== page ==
In a state committed to one ideology, the removal of mono-ideological controls, and the ability of other ideological persuasions to come to power meant the Party had lost its RIGHT to govern the people unless the people themselves WANTED the Party to rule. Thus, the Communist Party of the Soviet Union (CPSU) had to win the support of the people in order to govern effectively. However, in a society that was becoming increasingly liberal and ‘bourgeois’ (the USSR was largely middle class, private property was protected and capitalism was legalised), the people had to believe in socialist ideology – which would have been almost impossible to achieve.
Gorbachev’s reforms themselves undermined some of the principle features of socialist rule in the USSR, e.g. atheism, mono-ideological control, one-party state, economic monopoly and the suspendability of law. Gorbachev’s ideology itself – his focus on ‘all-human values’ instead of the class struggle, the rule of law, international peace and proper parliamentary representation have more resonance with John Stuart Mill than Karl Marx 4 – Gorbachev was subconsciously moving the USSR in this ideological direction.
With democratization and pluralist thought permitted, Gorbachev found himself operating within an increasingly wide political spectrum – with the reformist ‘democrats’ on one side and the conservative Communist Party members on the other. There was a constant power struggle between the two and Gorbachev dealt with this by constantly playing one side against the other and compromising. One of Gorbachev’s critics at the time said this was like trying to marry a hare to a hedgehog. The two sides were very much irreconcilable and instead of trying to defeat one side, Gorbachev sat on the fence and as a result his policies were constantly inconsistent – you cannot mix radical reforms with conservatism 5. The dangers of this were apparent when Shevardnadze, Foreign Minister at the time, resigned because he warned a dictatorship was approaching, Gorbachev ignored this threat and dismissed this claim with overconfidence 6.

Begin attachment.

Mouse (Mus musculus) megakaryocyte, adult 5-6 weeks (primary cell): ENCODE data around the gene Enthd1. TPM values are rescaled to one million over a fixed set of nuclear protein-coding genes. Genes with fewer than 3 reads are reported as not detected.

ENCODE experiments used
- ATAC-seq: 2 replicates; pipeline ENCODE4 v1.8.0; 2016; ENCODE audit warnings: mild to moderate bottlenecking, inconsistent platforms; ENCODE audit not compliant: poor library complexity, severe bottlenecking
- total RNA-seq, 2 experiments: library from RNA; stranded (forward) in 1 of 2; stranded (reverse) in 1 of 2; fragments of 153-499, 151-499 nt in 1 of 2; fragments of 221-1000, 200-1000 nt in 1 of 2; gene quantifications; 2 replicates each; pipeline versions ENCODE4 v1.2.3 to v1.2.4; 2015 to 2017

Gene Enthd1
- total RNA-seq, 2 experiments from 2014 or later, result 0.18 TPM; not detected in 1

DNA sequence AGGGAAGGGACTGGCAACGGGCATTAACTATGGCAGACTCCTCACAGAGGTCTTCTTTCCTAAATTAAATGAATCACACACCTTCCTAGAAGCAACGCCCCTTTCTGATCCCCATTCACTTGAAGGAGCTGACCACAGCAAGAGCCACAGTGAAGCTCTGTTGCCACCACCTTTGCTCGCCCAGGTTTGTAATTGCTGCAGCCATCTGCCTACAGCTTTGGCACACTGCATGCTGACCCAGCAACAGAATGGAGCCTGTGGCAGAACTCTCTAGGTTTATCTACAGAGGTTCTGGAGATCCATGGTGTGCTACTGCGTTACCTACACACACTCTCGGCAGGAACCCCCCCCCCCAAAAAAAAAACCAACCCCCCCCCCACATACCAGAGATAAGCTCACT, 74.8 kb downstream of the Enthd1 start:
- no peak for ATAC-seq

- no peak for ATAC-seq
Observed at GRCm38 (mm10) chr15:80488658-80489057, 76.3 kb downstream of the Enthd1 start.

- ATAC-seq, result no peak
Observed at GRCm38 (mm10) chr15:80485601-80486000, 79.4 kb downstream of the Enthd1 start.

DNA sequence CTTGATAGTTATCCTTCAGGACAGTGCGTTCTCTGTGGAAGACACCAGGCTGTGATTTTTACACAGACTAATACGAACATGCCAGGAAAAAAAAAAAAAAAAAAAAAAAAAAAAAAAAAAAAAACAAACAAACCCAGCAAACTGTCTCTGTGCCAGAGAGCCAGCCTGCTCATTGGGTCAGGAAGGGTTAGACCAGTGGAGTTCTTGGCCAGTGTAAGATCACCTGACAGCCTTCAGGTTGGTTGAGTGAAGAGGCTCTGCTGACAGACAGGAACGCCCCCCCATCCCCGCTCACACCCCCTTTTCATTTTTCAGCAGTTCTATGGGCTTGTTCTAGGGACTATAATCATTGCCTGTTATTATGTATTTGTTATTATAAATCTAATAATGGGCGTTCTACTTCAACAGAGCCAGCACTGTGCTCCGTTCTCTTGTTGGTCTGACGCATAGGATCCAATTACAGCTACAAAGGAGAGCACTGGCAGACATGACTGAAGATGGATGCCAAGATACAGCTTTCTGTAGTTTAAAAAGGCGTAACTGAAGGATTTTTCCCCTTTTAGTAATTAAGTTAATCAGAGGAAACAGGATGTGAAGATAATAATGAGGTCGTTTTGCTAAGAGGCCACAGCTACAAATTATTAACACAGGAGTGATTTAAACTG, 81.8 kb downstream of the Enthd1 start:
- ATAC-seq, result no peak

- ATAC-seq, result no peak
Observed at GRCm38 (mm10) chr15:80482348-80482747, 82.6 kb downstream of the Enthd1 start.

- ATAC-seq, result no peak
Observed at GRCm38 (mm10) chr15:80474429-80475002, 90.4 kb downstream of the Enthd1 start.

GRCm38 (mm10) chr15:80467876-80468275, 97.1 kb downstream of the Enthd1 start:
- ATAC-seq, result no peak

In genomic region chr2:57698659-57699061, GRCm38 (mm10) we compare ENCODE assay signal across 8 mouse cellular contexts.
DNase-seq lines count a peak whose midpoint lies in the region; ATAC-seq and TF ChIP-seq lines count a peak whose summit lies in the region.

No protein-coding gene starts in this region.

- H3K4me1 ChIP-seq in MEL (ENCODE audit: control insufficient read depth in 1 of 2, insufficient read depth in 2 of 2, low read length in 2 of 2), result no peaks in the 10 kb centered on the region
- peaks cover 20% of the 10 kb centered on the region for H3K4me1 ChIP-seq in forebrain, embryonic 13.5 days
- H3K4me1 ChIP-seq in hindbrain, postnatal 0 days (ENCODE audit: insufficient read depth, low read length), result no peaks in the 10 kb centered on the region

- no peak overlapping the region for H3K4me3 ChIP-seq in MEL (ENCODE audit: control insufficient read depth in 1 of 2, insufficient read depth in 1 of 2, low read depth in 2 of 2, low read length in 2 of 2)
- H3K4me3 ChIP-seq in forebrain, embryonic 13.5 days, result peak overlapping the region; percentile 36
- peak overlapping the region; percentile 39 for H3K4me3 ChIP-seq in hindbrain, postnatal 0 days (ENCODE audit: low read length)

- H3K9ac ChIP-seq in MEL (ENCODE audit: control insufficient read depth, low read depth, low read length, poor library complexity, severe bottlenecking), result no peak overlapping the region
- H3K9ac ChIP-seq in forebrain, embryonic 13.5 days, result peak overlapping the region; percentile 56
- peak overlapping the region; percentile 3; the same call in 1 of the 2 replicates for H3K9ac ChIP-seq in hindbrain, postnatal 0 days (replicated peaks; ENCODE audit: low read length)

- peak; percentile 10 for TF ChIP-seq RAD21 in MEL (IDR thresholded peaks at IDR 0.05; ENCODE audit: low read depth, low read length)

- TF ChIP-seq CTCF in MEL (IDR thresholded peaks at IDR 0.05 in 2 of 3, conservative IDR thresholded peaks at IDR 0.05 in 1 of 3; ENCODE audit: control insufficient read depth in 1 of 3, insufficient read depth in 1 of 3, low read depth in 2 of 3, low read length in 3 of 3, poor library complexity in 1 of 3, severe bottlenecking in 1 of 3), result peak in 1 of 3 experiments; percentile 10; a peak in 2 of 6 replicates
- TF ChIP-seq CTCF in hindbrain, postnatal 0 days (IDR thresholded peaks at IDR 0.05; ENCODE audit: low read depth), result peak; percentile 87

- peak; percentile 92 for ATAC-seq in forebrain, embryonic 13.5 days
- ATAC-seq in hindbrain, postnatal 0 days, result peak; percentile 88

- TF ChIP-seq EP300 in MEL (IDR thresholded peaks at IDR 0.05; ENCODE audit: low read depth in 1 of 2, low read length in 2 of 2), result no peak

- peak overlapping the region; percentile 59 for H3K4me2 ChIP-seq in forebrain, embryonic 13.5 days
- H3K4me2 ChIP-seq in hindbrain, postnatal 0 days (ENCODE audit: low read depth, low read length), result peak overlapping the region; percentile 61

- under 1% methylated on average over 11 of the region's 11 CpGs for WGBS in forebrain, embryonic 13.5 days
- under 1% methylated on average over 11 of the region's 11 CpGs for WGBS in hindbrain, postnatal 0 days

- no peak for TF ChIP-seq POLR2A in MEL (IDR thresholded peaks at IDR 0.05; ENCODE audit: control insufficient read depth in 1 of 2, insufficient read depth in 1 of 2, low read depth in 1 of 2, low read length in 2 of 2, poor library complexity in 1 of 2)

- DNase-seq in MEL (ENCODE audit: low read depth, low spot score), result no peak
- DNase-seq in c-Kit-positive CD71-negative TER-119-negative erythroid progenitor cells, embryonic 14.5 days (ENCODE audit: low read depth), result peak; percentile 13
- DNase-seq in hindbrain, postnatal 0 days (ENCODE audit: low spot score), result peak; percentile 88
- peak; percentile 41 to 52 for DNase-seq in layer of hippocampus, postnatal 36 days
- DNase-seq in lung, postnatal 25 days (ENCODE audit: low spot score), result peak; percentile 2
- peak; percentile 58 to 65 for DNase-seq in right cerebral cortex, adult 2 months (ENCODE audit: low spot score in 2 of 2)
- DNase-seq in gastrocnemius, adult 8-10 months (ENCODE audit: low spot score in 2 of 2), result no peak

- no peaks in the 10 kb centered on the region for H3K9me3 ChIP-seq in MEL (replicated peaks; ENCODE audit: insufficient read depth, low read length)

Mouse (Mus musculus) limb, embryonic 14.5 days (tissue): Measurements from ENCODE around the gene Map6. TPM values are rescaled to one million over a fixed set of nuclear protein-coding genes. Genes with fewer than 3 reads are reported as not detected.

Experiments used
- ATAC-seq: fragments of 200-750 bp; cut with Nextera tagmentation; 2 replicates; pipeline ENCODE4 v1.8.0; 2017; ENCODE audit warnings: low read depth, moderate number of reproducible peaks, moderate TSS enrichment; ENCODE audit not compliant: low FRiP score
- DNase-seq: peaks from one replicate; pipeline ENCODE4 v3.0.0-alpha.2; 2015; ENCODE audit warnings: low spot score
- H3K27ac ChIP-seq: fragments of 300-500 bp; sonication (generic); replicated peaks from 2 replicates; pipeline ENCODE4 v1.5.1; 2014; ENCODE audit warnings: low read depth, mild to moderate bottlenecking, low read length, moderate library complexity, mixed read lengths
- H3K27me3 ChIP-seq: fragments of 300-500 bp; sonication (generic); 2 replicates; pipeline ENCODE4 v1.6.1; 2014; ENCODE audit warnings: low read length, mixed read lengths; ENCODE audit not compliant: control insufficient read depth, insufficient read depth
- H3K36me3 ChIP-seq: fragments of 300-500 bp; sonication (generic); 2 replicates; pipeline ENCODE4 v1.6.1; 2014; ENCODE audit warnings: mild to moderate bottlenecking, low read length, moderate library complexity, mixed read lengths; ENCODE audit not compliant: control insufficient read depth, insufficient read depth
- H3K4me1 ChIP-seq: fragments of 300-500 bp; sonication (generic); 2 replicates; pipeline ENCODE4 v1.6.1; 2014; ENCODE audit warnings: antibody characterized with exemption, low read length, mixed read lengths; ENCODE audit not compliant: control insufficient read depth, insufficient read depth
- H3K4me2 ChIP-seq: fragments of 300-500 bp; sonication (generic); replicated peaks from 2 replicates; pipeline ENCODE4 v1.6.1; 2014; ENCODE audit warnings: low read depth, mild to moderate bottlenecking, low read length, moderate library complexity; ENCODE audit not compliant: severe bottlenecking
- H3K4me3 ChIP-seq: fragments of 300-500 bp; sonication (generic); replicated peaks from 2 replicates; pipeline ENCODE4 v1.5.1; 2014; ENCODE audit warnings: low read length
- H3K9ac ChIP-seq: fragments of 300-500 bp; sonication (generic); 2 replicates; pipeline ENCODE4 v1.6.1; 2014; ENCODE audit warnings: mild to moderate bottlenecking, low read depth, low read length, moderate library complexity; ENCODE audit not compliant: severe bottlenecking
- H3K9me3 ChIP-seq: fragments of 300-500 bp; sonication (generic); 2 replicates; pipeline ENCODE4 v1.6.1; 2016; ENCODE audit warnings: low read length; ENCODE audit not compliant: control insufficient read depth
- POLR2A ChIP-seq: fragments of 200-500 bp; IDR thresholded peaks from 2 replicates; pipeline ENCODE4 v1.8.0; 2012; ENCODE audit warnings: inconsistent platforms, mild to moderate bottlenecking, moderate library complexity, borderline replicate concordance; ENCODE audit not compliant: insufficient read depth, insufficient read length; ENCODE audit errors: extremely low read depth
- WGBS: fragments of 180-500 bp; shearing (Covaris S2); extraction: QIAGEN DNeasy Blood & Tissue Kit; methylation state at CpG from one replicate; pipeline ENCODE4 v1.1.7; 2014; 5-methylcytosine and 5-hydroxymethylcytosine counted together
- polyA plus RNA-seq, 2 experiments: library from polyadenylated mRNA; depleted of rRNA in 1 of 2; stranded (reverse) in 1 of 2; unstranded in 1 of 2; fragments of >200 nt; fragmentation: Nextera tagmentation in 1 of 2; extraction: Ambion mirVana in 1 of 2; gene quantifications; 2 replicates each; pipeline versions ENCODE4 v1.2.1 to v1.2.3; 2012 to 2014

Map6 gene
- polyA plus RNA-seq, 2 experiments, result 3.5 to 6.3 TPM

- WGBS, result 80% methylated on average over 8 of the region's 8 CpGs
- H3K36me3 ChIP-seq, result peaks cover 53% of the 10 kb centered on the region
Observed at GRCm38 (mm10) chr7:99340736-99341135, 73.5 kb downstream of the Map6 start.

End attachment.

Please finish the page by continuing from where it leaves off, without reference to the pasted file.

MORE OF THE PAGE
1 Kagarlitsky, B. Russia under Yeltsin and Putin: neo-liberal autocracy, London: Pluto 2002
2 Service, R. History of Modern Russia: from Nicholas II to Putin, London: Penguin 1997
3 Haynes, M., Russia: Class and Power, 1917-2000, London: Bookmarks 2002
4 Service, R. History of Modern Russia: from Nicholas II to Putin, London: Penguin 1997
5 Sheehy, G. The Man who changed the World, New York: HarperCollins 1991
6 Sheehy, G. The Man who changed the World, New York: HarperCollins 1991
Lenin and Stalin the real destroyers of the USSR for destroying Socialism’s Appeal
By a certain point, Lenin knew that something had gone seriously wrong and wrote about the dangers of Communist chauvinism and increasing bureaucratic solutions to problems 1, and yet he allowed this to persist. Lenin recognised that the difference between the original vision and the reality was vast, i.e. self-governing communes in a Communist paradise devoid of selfishness and greed where goods were plentiful versus the reality of a big brother-like supervision and repression of thought and activity, corruption and a centrist administrative system where queuing for goods had become a way of life. This failure of socialism in practice rather than simply on paper led to the end of populist support for the regime and a loss of the Party members’ original passions and aspirations. However, instead of abandoning power, Lenin carried clinging onto power and exacerbated problems by increasing power of the Centre, instead of allowing socialism to develop at a later stage under different circumstances in which it might have worked.
Stalin brought further problems by increasing significantly the represssion of his own people – killing millions (estimates vary from a modest 3 million to a huge 60 million) of his own people through ‘purges’, gulags, and forcibly confiscating harvests for export, causing the Ukrainian famine to occur, not to mention deporting other millions of ethnic minorities within the USSR.
Is it any wonder that for many, the demise of socialism in the USSR did not occur at the end of 1991, but several decades before, effectively leading to the inevitability of its eventual formal demise?
1 Hosking, Geoffrey. History of the USSR, 1917-1991, London: Fontana 1992
Failure of the ‘Command-Administrative’ Economic System
The economy of the Soviet Union had been stagnant for decades – and would continue to stagnate until it was reformed.